Is Britain heading for hyperinflation or deflation?
The burning question in financial markets is pretty much the same around the world: will the fallout from the economic crisis precipitated by COVID 19 lead to hyperinflation or to deflation?
In the UK, many fear that the country is going back to the 1970s – or to a strange world of which no living Briton has any recollection. A more pronounced fear is that it will be savers and investors who get ripped off by the taxman to pay the bills of the crisis, while borrowers get further buried into debt.
All the economic textbooks tell us to expect inflation to rise when you mix together an expansion in the money supply combined with a contraction in output. It is safe to say that we have those two ingredients at the moment and yet in August 2020, inflation fell sharply from 1% to 0.2%.
So what is going on?
Since the beginning of the crisis, the Bank of England has whisked another £300 billion out of the air – bringing total quantitative easing since the financial crisis of 2008 to nearly £750 billion.
Meanwhile, shops, restaurants, leisure parks have been closed, reducing the things we can spend money on, and causing savings to rise and personal bank balances to swell.
By the time the crisis is over, many businesses will have gone bust, yet extra money – effectively printed money — will be swilling through the system.
It seems so obvious that we will end up with inflation – and yet that was what many people were expecting last time around, after the 2008 crisis. Yet it never happened. Not only that; in 2015 inflation even turned negative for a time, although very briefly.
Credit, then, to the Bank of England’s Monetary Policy Committee, which steered the economy through the unknown territory of quantitative easing by doing, er, virtually nothing – and leaving interest rates unchanged for seven years.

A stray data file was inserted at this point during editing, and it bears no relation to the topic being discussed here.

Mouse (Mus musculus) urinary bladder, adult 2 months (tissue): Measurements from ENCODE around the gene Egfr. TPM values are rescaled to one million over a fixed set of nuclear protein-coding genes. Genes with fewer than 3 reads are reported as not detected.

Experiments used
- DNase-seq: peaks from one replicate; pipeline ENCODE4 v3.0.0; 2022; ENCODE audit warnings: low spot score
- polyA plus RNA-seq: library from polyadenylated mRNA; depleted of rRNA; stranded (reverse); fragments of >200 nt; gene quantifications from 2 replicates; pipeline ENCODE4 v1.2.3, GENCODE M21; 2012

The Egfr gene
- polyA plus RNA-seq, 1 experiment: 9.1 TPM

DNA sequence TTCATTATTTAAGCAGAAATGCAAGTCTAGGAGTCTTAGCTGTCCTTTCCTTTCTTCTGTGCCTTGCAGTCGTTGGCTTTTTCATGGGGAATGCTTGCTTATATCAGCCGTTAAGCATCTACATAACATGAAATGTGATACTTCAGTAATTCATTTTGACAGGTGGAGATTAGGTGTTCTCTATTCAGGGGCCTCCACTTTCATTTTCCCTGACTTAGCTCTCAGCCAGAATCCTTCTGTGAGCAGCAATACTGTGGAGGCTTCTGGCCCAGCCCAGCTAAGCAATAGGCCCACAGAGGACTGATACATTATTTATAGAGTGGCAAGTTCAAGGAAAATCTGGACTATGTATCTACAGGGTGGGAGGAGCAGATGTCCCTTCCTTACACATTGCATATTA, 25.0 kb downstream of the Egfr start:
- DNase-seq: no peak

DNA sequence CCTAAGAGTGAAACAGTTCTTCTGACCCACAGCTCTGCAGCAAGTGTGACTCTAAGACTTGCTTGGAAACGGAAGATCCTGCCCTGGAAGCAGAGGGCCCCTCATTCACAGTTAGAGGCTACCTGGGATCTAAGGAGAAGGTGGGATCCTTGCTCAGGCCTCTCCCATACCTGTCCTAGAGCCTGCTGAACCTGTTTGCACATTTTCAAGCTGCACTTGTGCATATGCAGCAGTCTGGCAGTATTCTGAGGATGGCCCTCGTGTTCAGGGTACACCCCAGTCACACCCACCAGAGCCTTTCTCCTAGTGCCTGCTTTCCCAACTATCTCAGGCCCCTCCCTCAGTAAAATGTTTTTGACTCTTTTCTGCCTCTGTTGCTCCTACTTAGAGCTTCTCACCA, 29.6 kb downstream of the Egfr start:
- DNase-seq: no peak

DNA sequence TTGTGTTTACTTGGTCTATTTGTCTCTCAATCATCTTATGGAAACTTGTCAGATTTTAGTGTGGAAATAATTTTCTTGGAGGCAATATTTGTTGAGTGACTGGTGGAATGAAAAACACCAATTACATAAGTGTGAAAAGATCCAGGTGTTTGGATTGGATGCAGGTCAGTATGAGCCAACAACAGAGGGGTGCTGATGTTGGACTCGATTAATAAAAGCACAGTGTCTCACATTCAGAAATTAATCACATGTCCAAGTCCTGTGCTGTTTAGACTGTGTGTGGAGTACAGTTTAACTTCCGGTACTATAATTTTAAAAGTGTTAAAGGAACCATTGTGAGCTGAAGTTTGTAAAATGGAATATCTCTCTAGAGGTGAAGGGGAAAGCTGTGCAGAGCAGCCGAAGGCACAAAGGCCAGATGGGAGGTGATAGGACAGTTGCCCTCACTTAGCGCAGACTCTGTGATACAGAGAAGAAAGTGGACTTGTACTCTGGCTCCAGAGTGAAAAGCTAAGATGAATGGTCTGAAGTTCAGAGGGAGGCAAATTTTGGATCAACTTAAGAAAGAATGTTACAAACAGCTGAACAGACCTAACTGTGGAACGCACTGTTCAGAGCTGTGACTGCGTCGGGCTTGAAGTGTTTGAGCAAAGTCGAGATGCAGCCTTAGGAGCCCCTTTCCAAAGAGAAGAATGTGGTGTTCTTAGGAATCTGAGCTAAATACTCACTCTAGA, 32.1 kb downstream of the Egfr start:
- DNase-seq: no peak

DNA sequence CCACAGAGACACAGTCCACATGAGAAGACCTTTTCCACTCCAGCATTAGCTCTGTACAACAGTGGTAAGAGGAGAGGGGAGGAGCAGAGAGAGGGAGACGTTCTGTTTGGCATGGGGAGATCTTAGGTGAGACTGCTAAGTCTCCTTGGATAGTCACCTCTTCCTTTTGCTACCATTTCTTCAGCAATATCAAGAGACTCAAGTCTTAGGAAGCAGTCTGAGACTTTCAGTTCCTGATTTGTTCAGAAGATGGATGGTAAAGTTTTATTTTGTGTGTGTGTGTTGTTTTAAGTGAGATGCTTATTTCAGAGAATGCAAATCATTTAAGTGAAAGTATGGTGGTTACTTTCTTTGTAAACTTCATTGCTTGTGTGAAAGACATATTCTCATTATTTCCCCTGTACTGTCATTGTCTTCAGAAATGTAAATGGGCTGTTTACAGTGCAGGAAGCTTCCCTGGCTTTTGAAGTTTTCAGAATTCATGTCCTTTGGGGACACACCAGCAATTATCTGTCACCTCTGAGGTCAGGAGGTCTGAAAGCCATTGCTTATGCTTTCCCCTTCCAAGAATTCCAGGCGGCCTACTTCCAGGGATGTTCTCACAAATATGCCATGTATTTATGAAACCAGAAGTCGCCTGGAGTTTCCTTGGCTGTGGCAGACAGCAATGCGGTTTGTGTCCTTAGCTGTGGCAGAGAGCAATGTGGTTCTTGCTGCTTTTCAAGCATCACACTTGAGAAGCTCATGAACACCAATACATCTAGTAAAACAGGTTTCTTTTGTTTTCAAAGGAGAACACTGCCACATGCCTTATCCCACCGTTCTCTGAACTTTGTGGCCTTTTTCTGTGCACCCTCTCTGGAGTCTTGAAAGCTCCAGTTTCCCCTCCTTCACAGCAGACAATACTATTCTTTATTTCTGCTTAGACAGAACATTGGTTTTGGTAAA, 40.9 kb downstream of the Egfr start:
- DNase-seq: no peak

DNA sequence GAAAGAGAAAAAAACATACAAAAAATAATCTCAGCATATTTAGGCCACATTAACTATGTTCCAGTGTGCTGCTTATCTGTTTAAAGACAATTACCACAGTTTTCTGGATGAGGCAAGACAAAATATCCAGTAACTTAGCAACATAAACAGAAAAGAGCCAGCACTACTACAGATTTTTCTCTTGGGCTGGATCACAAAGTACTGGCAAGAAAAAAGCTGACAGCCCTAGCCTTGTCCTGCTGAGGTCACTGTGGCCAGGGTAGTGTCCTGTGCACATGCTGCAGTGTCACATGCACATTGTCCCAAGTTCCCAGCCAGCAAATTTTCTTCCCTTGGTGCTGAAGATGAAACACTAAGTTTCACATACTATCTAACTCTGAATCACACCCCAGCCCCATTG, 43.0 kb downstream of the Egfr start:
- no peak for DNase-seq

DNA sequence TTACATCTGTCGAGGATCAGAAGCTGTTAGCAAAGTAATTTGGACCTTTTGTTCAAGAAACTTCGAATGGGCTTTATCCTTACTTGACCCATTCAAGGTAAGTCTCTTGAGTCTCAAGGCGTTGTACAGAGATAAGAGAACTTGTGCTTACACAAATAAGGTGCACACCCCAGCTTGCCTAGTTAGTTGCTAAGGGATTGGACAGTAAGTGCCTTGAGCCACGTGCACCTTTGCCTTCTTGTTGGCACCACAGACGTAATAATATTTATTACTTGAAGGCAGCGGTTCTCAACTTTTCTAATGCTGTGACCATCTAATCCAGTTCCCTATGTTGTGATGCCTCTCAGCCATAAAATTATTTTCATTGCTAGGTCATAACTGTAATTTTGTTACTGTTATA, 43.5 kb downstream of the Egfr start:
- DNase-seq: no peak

If there’s no inflation, what is likely to happen?
The alternative scenario is deflation. People also feared that after the financial crisis and that didn’t happen either – except briefly in 2005 when the CPI fell to 0.1 percent for two months.
That wasn’t a huge problem, but serious and prolonged deflation certainly would be. Older readers will remember well the hazards of inflation when the real value of savings is eroded and workers start demanding three or four pay rises a year.
Deflation, though, brings arguably worse horrors. Imagine if, in spite of you keeping up your repayments, the real value of your mortgage started growing month on month? Eventually, you would be overwhelmed – as would anyone with debts they had been unable to pay off.
Given that the biggest borrower of all – HM Government – is up to its eyeballs in debt, deflation would soon bury public finances, too.
There is a good reason why economies can suffer chronic deflation but don’t tend to mirror the inflationary spirals that have taken down economies such as Mugabe’s Zimbabwe and Germany’s Weimar Republic. The dynamics are very different. It is one thing to jack up your prices or demand higher wages to keep up with perceived inflation; but who is going to demand a pay cut to keep pace with deflation?
Public borrowing to guard against deflation
There is another guard against deflation. With vast national debts, it is hard to imagine Britain, the US or any other developed country allowing deflation to occur. They simply can’t afford to allow it to happen. They will do everything they can to avoid it. If QE doesn’t do the trick, they will surely try something even more blatant: helicoptering money directly into our bank accounts would be nice. In the end, they will be far more relaxed about risking inflation than they will deflation.
After the 2008 financial crisis, we did experience inflation – asset price inflation. The excess liquidity was sucked into stock markets and property markets. As rising stock markets suggest – the US market is actually higher than it was in February, before the crisis – that is quite capable of happening again.
The common view among analysts is that we’ll end up with markets – like property – that are much stronger than the economy. It just goes to show that when all else fails, investors are more likely to gain capital protection from tangible assets, regardless of the length of term they remain invested.
Stocks are likely to remain attractive for investors with very deep pockets and a hearty risk appetite because although the FTSE is highly volatile, it offers the promise of big returns (and, of course, losses). For the majority of investors with an eye on the future, property will always be the best safe haven against volatility and uncertainty, mainly because of the market’s much slower pace and consistently strong fundamentals.